You are quite a close-knit group of actors to be able to do improv, especially with the additional jeopardy of alcohol, but if you could have a famous actor join you for a show, who would you love? “Now, there’s a thought! I think the one actress who always seems good fun in the things she does is Helena Bonham-Carter, I am sure she would be up for it and extremely good fun whether she was drunk or sober.”

The Evening Standard said of this show “There is no doubt this is a hoot to watch”. To get your chance to see what could be subtitled for one actor A Midsummer Morning’s Hangover the show is on Tuesday 12th November at the Wyvern Theatre

Want to go?

Get your tickets here

Sir William Perkin’s School fair

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There are so many Christmas fairs to choose from at the moment but if you’re out Surrey way then you should definitely put this one in your diary.

Sir William Perkins’s School in Chertsey will open its doors to the local community for its annual Christmas Fair on Saturday, 23rd November.

Soak up the sights, sounds and smells of Christmas during the afternoon as you stroll around the market stalls stocking up on gifts, crafts, artisan food and drink (don’t forget to bring your own bags).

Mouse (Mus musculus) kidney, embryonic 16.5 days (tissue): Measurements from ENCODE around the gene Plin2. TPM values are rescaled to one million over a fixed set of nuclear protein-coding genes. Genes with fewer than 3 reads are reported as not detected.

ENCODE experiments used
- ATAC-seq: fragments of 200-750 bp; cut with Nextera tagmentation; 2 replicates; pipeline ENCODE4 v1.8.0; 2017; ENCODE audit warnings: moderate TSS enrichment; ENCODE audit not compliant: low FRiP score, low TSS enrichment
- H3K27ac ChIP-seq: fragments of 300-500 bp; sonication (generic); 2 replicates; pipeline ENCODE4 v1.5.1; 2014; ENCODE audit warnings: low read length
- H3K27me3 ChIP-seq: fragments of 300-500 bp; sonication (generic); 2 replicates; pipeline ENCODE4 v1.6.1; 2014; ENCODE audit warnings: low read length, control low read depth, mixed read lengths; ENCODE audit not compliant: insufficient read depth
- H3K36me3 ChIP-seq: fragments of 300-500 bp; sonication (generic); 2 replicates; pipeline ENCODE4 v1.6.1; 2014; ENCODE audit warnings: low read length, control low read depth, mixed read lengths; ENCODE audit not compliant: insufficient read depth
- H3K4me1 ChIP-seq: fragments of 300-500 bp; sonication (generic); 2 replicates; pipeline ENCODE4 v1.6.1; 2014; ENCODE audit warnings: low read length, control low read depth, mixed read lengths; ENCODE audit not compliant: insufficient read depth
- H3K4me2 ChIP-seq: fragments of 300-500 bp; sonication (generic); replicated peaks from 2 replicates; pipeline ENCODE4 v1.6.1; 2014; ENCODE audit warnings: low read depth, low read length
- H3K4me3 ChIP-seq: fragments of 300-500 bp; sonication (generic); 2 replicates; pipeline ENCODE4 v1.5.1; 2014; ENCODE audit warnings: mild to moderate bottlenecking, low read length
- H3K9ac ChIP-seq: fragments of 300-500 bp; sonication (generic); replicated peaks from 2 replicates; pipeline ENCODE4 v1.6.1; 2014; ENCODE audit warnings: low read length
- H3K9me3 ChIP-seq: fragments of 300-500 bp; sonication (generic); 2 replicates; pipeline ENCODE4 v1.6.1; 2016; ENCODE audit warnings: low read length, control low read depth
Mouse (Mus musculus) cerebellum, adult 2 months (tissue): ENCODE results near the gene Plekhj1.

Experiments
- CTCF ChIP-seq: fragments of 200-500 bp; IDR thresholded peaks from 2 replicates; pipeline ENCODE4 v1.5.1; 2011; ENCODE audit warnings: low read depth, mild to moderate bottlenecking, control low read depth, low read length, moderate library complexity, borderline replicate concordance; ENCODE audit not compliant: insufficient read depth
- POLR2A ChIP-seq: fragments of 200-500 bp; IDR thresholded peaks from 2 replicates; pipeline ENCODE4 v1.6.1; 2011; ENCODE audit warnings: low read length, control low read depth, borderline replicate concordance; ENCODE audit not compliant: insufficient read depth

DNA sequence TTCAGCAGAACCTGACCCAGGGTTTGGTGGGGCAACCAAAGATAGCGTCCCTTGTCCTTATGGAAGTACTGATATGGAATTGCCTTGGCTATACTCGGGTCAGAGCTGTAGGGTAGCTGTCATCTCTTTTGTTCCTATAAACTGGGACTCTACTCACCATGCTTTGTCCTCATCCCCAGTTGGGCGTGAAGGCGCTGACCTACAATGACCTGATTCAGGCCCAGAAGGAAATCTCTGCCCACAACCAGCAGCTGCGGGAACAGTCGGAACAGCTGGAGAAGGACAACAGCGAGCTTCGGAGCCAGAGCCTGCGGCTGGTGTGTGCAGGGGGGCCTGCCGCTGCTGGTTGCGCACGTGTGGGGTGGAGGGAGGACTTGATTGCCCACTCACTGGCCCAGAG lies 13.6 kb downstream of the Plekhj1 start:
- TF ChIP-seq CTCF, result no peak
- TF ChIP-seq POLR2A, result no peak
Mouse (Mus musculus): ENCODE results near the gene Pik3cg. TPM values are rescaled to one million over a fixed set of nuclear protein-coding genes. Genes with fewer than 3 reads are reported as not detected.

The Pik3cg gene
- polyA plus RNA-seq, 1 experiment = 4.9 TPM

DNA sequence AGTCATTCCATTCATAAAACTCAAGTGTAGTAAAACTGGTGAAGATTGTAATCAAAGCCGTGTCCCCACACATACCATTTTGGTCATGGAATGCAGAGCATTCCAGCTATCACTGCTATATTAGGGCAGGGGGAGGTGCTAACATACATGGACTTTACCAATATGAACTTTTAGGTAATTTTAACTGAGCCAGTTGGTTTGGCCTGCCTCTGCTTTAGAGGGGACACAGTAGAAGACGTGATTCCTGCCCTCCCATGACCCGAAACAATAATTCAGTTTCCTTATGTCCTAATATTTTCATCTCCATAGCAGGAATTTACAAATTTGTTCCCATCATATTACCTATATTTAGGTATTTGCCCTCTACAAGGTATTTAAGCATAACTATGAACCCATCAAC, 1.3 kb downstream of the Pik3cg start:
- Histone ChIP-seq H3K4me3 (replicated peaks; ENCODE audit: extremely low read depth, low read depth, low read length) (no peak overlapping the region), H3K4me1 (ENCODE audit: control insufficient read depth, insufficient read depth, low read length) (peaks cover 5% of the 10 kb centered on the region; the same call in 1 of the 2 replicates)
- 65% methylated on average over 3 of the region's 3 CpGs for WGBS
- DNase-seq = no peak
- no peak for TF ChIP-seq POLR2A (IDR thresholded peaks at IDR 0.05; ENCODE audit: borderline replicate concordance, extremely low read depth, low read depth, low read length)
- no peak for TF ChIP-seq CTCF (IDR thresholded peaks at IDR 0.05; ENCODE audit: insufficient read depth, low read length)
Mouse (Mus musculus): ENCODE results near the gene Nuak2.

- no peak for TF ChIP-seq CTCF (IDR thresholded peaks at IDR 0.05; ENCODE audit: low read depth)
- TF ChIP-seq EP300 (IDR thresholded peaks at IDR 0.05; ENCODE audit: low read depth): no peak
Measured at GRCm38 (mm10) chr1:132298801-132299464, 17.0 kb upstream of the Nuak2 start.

There will be live music playing while you shop and a luxury raffle will take place at the end of the afternoon where you can win the chance to have a go at winning a cookery course, gym membership, a brand new iPad mini or a family photoshoot. There will also be luxury gift hampers filled with some amazing prizes so try your luck.

If you get hungry then Olu will be serving his famous bbq along with mulled wine and mince pies. Hot waffles on a stick with toppings and other goodies will be available to buy as well to keep your tummies feeling good.

The main attraction this year is Bubble Zorbing which is great fun for kids and adults alike. Blow off some steam and climb inside a harnessed bubble to safely crash, bump and tumble about and have a laugh with your friends and family. The costs just £3 per go or £8 for three goes in advance, you can purchase tickets for the bubble zorbing via [email protected]

The family friendly event is open to all from 11.30am to 3.30pm and entry is free so go along and have a great afternoon at the school in Guildford Road.